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Old Sep 4, 2006, 7:20 AM   #1
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Hi all,

I have been taking pictures using fixed-lens/P&S cameras for a few years now. I'm hoping to satrt using a DSLR within the next few months, as I may be taking a few courses on the subject to get me started.

THIS IS NOT A WHICH CAMERA SHOULD I BUY from a newbie THREAD! :roll:


Instead its a practical question. I have NO experience with SLRs, and one new feature I've been noticing is the Image Stabilizer. I'm about to buy either the Sony A100 or the Canon EOS 400D (when it is released), but my choice depends on whether Image Stabilisation is best built into the camera or the lens.

Firstly, by your humble opinions, is Image Stabilization very important?

Secondly, which type is best? I don't have alot of money to spend, but understand a good lens is very important. My concern is that the Sony Carl Ziess Lens' and Sony Alpha Professional Lens' are very expensive. The Sony can use Minolta/Minolta MountLenses, and I may buy even the older models and get the IS on them via the camera.

Obviously the Canon requires you to purchase their special IS Lens, which are also expensive.

So, should someone without a huge budget buy the Canon and pay for the IS Lens (Please note I don't know much about what an expensive or value lens is in monetary terms), or get the Sony with a cheaper lens?

I want a good all-rounder.

Thanks in advance for any of your advice,

Pavan :-)

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Old Sep 4, 2006, 7:29 AM   #2
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Pavan, NOT puting down Canon, Sony etc., but any reason why you have not considered Pentax!?

Visit that forum in the dSLR section of this board.
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Old Sep 4, 2006, 7:48 AM   #3
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Hi,

No reason in particular, I've had a few Pentax cameras over the last 8 or so years, and never really liked them. I guess you could say I'm going by past experience, although none of this is with Pentax SLRs.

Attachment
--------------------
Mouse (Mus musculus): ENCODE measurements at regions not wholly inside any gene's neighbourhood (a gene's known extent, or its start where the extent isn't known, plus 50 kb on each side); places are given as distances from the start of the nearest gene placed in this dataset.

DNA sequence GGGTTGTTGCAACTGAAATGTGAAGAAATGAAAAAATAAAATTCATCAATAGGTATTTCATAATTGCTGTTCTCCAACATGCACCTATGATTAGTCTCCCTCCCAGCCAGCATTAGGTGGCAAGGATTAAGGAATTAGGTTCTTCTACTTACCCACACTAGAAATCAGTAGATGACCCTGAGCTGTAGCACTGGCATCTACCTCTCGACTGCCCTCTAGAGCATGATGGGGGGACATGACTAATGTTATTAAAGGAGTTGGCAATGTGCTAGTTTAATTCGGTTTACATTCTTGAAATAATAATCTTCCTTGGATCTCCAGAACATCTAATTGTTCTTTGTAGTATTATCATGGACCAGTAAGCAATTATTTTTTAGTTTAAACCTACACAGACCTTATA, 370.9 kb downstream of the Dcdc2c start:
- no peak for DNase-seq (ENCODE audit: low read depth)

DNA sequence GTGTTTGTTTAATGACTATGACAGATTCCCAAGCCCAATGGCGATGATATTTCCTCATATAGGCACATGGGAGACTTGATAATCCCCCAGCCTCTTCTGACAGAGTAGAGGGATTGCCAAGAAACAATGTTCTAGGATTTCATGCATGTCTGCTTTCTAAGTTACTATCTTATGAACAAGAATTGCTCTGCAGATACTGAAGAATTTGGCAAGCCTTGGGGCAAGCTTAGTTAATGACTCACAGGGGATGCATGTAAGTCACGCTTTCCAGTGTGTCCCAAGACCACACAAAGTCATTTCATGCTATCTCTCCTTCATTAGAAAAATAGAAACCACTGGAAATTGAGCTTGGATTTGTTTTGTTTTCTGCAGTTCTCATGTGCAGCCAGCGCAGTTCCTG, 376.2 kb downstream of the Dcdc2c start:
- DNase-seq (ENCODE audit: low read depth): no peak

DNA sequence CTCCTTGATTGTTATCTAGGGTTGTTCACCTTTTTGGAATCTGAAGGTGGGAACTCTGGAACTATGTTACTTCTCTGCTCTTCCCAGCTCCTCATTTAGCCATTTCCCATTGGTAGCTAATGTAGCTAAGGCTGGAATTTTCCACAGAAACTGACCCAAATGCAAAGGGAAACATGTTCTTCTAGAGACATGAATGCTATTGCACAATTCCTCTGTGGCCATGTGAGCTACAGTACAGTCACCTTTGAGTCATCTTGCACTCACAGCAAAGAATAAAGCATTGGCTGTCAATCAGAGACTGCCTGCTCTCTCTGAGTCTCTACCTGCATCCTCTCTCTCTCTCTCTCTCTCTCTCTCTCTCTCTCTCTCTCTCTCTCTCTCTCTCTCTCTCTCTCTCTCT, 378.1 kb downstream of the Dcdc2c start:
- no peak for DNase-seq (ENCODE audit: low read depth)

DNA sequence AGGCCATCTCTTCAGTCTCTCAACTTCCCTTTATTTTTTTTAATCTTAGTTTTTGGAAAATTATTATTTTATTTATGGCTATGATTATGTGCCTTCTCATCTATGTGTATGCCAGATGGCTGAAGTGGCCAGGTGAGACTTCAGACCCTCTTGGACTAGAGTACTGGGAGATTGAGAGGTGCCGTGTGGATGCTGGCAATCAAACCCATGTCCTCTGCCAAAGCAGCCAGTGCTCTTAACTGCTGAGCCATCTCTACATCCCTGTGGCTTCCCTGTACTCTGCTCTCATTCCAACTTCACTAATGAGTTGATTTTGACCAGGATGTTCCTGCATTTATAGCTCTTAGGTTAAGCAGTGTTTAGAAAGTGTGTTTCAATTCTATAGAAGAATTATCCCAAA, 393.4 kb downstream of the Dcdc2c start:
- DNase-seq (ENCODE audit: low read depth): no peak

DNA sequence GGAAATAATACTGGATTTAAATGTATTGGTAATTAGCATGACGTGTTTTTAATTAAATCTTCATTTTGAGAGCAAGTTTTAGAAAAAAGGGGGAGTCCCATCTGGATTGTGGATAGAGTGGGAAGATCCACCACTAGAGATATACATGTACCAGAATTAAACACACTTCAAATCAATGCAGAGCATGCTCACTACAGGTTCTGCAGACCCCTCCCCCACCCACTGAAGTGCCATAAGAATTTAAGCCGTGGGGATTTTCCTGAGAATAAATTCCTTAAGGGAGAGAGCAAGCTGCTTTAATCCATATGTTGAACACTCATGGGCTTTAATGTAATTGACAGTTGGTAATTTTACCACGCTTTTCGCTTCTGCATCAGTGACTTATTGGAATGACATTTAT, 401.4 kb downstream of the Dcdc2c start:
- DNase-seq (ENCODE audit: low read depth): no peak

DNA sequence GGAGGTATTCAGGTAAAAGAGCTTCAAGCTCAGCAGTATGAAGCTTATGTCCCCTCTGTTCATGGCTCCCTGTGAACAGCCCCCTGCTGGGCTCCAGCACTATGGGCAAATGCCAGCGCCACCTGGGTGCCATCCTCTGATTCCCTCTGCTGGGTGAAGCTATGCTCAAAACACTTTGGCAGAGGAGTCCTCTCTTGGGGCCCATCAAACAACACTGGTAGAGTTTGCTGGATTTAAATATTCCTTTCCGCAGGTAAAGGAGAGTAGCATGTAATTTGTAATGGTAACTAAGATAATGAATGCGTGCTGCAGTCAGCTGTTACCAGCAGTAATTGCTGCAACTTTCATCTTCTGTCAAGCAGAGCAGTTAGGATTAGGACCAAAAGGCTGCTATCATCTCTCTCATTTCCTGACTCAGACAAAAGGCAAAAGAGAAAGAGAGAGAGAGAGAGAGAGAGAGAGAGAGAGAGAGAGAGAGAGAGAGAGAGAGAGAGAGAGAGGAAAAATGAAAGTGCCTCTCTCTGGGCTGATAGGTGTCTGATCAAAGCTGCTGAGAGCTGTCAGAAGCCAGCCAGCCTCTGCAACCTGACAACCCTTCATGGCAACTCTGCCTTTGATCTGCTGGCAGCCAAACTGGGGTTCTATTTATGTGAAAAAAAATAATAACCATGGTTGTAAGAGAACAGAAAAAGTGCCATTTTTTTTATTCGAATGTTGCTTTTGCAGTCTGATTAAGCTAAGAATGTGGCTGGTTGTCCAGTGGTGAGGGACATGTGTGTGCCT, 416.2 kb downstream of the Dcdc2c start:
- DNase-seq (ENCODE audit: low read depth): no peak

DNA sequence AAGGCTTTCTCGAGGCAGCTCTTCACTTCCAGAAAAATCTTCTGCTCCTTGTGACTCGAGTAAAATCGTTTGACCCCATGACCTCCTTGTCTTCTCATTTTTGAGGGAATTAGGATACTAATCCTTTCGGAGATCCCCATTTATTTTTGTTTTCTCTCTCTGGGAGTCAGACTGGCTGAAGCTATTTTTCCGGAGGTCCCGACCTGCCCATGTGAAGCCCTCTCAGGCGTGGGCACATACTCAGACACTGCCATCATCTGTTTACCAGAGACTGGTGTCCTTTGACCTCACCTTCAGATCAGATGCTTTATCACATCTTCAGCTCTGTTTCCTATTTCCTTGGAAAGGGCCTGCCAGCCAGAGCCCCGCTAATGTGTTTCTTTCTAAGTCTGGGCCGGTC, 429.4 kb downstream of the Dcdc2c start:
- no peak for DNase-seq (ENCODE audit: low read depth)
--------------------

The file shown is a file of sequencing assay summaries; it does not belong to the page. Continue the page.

Thanks.
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Old Sep 4, 2006, 8:34 AM   #4
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In lens stabilization is generally considered to be better performing, but as you know the lenses are expensive. Once you buy them, you will always have IS for all you're future bodies. In camera does work pretty well, but is generally considered less effective (only slightlyso), but all your currentl lenses have the benefit of IS. On the other hand, if body styling changes and IS is removed (not likely), then you lose IS.

The question is not easy to answer..I own one VR lens, and don't use it very often, and since I do alot of action shots, IS doesn't really help me that much. If VR/IS is important to your shooting and you're on a limited budget, its hard to beat in camera AS.
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Old Sep 4, 2006, 12:05 PM   #5
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Unless you have serious problems with holding a camera steady, I don't think image stabilization should be your reason for buying one camera over another.

I've never experience in-camera IS, so maybe it is truly amazing. I have several IS Canon lenses and I like them. At times it is very handy and make the picture better.... and at other times it doesn't help at all.

I would instead choose by things like:
- How it fits you hand. Button placement, depth of the grip, stuff like that.
- How expensive it is.
- Does it have good quality lenses at the focal lengths you need?
- How large and heavy it is. Some like a heavier camera, others don't.
- How good the sensor is (too much noise? How about bluming?)
- Does it offer the features you want (in this case, most DSLRs are the same feature wise, so this is more of a moot question now adays.)

If the image has too much noise at ISO 200, I wouldn't care if it has IS or not built in. It isn't producing images up to the quality I demand.

Eric
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Old Sep 5, 2006, 5:52 AM   #6
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Hi.

Thank you for your replies and advice.

As a 'newbie' (I hate that term), I'm not to sure on issues such as what focal lengths I would use, or which ISOsettings I would work at etc. Everything I know about such things is what I've read, therefore Ican't really make my decision based on this.

As someone starting out, what would be the most important factors?

Better still, what basic features (please bare in mind I do not want to change the camera body for at least 4 years) should I look for? i.e. ISO range between what values? What is the basic focal length/lens I should use?